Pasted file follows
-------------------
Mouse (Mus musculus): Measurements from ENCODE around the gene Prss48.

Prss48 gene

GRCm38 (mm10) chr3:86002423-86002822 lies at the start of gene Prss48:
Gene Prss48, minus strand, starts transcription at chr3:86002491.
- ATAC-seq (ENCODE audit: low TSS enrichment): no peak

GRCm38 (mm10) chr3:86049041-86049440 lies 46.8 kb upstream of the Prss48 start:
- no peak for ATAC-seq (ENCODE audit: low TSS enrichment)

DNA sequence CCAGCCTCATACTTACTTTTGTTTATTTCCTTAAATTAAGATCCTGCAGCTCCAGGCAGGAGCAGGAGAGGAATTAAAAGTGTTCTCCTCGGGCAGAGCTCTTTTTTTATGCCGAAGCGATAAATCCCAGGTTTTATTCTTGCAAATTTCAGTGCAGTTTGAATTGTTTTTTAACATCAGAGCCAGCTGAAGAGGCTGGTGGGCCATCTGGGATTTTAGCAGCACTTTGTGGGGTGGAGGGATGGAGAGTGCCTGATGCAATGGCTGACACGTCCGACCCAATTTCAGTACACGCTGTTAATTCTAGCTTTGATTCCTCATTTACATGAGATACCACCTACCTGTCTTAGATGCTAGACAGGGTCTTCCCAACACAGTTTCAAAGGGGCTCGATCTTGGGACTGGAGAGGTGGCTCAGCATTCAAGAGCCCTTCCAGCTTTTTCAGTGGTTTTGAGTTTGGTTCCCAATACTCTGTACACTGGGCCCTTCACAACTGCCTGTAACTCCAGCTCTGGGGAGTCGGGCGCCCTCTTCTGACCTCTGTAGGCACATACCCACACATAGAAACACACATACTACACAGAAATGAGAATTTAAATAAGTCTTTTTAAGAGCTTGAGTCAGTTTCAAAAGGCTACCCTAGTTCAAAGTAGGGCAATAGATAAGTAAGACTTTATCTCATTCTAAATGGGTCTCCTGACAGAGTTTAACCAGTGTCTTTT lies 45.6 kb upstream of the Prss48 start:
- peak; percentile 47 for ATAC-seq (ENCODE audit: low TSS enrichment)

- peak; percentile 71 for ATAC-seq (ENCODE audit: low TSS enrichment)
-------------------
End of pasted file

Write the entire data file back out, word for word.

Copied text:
Mouse (Mus musculus): Measurements from ENCODE around the gene Prss48.

Prss48 gene

GRCm38 (mm10) chr3:86002423-86002822 lies at the start of gene Prss48:
Gene Prss48, minus strand, starts transcription at chr3:86002491.
- ATAC-seq (ENCODE audit: low TSS enrichment): no peak

GRCm38 (mm10) chr3:86049041-86049440 lies 46.8 kb upstream of the Prss48 start:
- no peak for ATAC-seq (ENCODE audit: low TSS enrichment)

DNA sequence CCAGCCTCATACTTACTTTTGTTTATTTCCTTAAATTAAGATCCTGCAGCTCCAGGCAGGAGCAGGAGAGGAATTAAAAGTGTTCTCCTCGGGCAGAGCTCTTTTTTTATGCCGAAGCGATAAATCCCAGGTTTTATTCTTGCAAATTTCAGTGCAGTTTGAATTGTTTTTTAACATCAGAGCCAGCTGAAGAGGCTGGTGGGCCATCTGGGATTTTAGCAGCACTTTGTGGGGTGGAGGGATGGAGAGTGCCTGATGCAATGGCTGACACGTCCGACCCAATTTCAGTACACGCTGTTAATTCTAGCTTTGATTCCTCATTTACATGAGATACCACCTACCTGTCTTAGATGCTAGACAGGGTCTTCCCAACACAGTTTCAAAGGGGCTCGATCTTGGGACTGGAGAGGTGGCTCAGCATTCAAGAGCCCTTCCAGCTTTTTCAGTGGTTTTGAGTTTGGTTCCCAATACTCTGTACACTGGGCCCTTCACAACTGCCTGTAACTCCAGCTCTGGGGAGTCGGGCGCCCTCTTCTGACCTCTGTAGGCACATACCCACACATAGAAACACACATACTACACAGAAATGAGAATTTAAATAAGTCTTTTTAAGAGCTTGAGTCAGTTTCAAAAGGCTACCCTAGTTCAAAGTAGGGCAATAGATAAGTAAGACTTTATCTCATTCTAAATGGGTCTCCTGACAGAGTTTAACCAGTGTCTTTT lies 45.6 kb upstream of the Prss48 start:
- peak; percentile 47 for ATAC-seq (ENCODE audit: low TSS enrichment)

- peak; percentile 71 for ATAC-seq (ENCODE audit: low TSS enrichment)